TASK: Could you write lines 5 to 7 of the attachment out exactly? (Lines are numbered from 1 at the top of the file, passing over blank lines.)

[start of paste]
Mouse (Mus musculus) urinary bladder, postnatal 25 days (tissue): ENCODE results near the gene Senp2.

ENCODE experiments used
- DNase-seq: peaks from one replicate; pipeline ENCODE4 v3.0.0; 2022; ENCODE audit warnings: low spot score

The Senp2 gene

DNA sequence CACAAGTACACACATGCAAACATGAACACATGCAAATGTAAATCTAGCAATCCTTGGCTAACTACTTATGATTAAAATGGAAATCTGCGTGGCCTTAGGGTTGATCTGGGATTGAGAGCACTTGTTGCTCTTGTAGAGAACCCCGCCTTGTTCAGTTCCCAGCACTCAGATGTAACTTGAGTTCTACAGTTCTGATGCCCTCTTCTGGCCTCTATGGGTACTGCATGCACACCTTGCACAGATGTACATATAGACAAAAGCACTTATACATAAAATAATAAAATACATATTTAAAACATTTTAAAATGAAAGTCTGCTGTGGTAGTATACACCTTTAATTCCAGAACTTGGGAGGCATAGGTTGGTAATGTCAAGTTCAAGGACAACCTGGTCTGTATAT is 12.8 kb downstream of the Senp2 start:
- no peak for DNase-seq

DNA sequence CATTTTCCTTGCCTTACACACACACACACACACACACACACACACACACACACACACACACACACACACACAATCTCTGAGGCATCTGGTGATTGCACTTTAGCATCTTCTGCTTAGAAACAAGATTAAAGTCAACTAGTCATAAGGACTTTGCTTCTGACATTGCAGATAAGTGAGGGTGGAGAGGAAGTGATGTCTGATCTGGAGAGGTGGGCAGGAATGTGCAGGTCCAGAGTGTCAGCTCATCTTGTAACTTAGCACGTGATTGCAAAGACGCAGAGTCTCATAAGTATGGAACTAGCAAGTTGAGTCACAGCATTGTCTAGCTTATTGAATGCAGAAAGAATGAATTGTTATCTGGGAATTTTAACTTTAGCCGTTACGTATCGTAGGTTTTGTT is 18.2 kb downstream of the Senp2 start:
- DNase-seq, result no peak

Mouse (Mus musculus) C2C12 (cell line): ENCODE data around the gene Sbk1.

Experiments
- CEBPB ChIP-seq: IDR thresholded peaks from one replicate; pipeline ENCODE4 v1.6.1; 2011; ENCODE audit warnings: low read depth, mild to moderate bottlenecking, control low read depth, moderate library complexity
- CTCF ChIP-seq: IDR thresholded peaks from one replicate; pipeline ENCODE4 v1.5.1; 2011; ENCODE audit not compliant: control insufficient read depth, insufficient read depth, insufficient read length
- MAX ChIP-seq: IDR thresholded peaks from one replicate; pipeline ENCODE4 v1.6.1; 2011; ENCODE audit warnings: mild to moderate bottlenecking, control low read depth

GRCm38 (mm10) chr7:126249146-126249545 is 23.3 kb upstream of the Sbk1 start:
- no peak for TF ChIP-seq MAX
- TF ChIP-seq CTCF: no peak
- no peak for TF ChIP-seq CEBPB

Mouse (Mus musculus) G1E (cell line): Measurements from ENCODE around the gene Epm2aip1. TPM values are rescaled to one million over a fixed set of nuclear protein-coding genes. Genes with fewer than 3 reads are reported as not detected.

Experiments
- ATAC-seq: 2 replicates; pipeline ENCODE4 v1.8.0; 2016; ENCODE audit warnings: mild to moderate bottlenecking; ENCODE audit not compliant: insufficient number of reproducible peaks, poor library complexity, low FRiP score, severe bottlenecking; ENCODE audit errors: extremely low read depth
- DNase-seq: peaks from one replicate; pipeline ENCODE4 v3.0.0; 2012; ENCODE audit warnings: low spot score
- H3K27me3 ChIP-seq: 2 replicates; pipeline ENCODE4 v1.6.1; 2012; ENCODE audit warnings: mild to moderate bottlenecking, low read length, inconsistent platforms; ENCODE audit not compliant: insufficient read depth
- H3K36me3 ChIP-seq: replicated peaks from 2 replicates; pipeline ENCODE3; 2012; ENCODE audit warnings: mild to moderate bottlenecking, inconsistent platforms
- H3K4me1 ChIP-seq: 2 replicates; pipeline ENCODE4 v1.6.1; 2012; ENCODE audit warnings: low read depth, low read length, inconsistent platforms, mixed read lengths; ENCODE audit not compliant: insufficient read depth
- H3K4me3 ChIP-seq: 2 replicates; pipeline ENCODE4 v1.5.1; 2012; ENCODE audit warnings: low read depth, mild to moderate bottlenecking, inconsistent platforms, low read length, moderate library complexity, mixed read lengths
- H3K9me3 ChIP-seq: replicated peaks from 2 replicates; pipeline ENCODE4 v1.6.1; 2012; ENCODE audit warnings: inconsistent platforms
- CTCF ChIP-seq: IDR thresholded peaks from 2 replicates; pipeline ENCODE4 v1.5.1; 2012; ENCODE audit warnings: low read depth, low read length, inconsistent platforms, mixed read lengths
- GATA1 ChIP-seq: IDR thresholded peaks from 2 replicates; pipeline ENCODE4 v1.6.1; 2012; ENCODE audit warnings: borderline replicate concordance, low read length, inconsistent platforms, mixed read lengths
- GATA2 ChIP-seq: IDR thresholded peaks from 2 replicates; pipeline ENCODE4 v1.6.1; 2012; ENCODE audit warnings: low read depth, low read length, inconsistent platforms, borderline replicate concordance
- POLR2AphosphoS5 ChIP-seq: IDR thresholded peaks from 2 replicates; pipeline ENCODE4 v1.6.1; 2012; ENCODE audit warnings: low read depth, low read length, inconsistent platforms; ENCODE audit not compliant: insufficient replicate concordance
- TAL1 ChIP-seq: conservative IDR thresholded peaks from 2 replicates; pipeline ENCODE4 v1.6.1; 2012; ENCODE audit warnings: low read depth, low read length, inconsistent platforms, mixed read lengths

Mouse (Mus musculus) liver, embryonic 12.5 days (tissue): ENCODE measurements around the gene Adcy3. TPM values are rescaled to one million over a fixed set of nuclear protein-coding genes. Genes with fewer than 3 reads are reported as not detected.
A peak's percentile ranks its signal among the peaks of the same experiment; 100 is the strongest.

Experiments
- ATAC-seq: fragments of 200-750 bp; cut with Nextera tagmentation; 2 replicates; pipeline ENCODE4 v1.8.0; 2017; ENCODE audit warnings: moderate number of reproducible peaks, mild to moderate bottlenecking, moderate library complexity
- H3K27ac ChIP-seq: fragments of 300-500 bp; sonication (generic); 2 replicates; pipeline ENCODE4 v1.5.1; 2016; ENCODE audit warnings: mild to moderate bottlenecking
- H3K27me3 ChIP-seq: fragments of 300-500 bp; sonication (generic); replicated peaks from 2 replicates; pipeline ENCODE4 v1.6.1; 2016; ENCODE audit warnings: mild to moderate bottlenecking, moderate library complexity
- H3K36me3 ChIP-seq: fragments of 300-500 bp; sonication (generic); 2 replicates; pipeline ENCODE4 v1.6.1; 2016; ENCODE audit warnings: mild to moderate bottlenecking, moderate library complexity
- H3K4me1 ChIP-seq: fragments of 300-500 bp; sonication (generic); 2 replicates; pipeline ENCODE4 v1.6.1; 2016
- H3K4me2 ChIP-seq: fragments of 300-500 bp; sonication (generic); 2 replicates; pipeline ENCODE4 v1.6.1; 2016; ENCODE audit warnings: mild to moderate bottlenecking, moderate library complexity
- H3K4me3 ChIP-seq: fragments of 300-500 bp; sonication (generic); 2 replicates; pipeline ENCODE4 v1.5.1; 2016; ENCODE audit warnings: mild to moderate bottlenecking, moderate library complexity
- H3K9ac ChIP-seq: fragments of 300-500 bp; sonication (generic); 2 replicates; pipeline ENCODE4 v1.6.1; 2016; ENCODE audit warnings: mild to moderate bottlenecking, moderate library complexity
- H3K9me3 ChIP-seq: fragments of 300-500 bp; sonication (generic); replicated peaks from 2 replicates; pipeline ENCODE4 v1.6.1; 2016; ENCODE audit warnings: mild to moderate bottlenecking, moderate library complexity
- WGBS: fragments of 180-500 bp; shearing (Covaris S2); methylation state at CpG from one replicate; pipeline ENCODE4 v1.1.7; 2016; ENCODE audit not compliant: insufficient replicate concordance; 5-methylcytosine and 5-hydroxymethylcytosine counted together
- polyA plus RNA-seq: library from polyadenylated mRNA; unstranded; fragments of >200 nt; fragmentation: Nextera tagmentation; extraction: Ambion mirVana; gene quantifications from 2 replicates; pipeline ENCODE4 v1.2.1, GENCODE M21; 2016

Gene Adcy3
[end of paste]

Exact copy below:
DNA sequence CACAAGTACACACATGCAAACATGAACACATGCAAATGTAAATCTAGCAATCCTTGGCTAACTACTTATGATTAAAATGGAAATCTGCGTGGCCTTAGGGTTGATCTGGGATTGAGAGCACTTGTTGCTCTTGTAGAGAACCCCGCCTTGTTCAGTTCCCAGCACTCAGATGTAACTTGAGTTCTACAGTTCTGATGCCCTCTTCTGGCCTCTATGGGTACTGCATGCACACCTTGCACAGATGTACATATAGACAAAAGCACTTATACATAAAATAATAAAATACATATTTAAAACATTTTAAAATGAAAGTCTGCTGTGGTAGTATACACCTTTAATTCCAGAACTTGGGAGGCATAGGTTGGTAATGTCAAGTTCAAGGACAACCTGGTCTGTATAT is 12.8 kb downstream of the Senp2 start:
- no peak for DNase-seq

DNA sequence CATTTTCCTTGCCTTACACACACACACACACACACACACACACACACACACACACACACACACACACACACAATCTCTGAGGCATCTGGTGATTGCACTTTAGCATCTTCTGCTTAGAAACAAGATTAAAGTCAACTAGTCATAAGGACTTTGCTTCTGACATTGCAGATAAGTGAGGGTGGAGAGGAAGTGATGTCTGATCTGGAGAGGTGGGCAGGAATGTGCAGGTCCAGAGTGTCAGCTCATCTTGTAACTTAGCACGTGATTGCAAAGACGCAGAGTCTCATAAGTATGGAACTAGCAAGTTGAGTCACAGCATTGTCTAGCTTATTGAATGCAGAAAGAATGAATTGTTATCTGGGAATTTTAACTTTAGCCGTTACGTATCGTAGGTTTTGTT is 18.2 kb downstream of the Senp2 start: